On April 25, 2018, Tenleigh was scheduled for a VEPTR revision and expansion. However, due to an uninformed decision made by the medical personnel, MAGnetic Expansion Control (MAGEC) growing rods were implanted in place of Tenleigh’s VEPTR’s. Tenleigh spent twenty days hospitalized from complications related to the MAGEC rods. Tenleigh’s body rejected the rods, requiring two transfers from St. John’s Hospital to the Children’s Hospital of Philadelphia. The complications resulted in removing both MAGEC rods until Tenleigh could recover. Tenleigh spent over a year recovering from infections, skin breakdown, and trying to gain weight. She was also required to wear a Thoracic Lumbar Sacral Orthosis (TLSO) brace to prevent her spine from progressing. The plan was to postpone another implantation surgery until Tenleigh gained sufficient weight or if she began to experience respiratory complications.
However, during the summer of 2019, Tenleigh started to become short of breath and severe back pain. A local x-ray showed that Tenleigh’s degree of spinal curvature had increased from 97 degrees to 120 degrees within three months. Due to the severity of Tenleigh’s condition progressing, a halo gravity traction was recommended by Dr. Emans at Boston Children’s Hospital.
On January 01, 2020, the family began their undetermined extended stay at Boston Children’s Hospital. Tenleigh had the halo application applied to her skull with four pins on January 07, 2020, spending the next month attached to a weighted pulley system to naturally lengthen her spine. On February 06, 2020, Dr. Emans removed the halo and implanted two customized growing rods. The results were phenomenal! Tenleigh’s Cobb Angle (spinal degree of curvature) improved from approximately 120-130 degrees to 60-70 degrees! Tenleigh immediately felt relief and could preform her activities of daily living (ADL’s) better than before! She continued to impress the doctors and recovered at lightning speed! After 59 days away from home, the family finally returned home on February 28, 2020.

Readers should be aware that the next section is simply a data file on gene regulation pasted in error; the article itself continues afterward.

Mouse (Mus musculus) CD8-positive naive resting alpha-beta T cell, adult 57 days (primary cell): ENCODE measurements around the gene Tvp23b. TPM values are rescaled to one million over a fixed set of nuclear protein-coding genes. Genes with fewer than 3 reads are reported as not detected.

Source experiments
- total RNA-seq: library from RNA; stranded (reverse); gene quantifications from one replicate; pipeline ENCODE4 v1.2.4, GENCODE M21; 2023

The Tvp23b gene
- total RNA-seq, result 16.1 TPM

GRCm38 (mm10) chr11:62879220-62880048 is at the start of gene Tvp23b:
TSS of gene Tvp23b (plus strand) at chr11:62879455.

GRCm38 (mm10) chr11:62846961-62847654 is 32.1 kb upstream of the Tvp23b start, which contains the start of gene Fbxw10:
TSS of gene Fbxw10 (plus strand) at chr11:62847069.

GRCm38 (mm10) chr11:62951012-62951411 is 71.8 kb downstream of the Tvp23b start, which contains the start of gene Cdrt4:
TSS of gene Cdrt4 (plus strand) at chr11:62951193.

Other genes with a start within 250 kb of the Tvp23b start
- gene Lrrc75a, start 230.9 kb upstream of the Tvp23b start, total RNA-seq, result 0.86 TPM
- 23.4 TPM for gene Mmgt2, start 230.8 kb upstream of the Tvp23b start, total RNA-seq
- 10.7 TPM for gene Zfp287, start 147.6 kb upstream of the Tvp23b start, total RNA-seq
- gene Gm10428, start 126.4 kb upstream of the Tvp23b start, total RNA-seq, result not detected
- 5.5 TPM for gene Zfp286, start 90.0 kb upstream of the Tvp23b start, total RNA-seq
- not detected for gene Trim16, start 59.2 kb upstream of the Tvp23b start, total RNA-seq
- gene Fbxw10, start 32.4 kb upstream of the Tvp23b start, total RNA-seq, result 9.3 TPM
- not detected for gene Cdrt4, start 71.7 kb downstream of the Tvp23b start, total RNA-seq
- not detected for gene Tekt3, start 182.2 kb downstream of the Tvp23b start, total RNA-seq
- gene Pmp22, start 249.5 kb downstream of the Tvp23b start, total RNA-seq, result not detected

Spondylocostal dysostosis (SCD)
Klippel Feil syndrome (KFS)
Thoracic Insufficiency Syndrome (TIS)
You were given this life because you are strong enough to live it.
In this family, nobody fights alone.
Our backs tell stories no books have the spine to carry.
Let’s build something together.
accomodate advice advocate boston burden chest congenital scoliosis covid-19 dwarfism early onset scoliosis educate expert family blog friends growing rods halo gravity-traction health her fight is our fight idiopathic scoliosis inclusion jarcho-levin syndrome kyphosis love lung disease lung growth lungs magec magec rods medically complex child medically complex children neuromuscular scoliosis normalcy pandemic parental traumatic stress disorder parenting positive feedback post-traumatic stress disorder postive feedback restrictive lung disease scoliosis spondylocostal dysostosis tenleigh thoracic insufficiency syndrome veptr veptr rods